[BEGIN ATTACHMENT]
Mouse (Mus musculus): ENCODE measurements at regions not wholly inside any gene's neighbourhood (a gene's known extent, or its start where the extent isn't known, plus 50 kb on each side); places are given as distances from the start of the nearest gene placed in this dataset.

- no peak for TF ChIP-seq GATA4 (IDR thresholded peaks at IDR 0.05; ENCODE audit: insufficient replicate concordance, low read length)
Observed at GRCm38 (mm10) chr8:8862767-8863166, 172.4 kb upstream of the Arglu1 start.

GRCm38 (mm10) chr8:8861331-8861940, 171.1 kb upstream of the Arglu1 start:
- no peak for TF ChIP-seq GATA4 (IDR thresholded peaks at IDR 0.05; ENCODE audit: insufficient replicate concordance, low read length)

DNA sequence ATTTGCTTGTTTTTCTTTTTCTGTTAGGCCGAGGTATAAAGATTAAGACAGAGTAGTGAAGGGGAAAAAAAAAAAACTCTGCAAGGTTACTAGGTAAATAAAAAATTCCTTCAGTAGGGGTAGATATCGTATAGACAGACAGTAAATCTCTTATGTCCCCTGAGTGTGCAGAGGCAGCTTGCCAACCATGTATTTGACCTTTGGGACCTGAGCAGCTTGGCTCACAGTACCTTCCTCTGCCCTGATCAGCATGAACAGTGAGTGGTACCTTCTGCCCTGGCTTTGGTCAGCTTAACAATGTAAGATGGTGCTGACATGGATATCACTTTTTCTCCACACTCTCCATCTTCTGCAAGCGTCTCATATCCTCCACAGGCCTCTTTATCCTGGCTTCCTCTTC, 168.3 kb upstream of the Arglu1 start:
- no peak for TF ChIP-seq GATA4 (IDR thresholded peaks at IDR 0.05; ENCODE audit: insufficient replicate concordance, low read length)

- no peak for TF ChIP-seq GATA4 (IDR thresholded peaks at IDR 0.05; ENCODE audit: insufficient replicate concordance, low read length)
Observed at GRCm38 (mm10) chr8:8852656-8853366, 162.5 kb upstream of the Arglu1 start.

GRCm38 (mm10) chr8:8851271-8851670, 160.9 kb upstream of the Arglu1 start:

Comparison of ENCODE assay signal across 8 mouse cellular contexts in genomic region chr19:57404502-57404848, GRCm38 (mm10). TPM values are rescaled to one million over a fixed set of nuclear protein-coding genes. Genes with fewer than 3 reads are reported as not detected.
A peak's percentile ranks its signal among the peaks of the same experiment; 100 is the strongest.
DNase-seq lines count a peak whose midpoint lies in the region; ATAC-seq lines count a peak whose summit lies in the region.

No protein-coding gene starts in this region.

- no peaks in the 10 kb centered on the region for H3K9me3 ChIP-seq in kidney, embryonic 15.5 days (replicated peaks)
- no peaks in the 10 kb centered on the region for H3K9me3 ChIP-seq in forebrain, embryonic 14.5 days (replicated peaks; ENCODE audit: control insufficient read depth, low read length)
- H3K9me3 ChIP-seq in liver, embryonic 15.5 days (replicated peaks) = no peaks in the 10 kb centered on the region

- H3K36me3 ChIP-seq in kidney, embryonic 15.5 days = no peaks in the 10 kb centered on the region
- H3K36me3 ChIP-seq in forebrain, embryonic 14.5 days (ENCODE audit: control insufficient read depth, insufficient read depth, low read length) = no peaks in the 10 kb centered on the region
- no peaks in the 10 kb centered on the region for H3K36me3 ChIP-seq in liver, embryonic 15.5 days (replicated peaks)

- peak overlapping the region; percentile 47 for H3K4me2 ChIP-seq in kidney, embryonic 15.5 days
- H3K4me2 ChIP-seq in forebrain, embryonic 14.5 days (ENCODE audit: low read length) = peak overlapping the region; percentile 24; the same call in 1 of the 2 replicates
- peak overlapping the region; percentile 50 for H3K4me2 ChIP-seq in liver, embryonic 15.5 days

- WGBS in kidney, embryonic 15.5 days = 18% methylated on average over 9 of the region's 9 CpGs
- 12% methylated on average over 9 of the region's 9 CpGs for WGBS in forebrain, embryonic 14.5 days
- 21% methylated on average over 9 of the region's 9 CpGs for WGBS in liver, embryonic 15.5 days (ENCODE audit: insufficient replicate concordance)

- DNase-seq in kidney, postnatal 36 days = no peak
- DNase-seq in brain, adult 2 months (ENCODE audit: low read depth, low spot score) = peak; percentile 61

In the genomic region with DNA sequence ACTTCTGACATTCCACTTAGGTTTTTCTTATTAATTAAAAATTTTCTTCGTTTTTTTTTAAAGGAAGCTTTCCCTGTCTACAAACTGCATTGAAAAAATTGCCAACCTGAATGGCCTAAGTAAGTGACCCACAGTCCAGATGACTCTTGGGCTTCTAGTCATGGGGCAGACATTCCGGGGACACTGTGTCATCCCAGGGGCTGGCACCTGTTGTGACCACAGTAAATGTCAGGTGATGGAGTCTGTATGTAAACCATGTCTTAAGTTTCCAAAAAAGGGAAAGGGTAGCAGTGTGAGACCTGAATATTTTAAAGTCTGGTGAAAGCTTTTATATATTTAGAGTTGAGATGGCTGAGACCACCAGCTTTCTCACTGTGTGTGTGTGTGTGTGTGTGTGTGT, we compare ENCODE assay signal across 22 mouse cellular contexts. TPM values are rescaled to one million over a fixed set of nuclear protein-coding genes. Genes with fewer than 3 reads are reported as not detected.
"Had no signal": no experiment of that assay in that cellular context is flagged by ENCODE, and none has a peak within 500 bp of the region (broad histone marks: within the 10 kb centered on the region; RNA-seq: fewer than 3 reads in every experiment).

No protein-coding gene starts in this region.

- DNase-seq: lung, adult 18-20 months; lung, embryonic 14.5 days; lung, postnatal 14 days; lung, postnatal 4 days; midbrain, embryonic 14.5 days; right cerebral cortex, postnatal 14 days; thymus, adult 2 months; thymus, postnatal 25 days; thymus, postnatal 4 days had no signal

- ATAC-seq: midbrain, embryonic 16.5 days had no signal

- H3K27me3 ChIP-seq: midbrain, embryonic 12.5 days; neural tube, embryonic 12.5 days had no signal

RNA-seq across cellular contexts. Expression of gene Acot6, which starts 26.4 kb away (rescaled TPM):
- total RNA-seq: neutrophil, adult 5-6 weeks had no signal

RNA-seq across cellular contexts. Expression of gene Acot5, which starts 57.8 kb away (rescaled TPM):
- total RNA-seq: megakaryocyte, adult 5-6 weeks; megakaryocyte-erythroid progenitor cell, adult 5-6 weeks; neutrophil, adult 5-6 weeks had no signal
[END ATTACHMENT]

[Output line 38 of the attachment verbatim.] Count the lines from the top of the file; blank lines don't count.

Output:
- total RNA-seq: megakaryocyte, adult 5-6 weeks; megakaryocyte-erythroid progenitor cell, adult 5-6 weeks; neutrophil, adult 5-6 weeks had no signal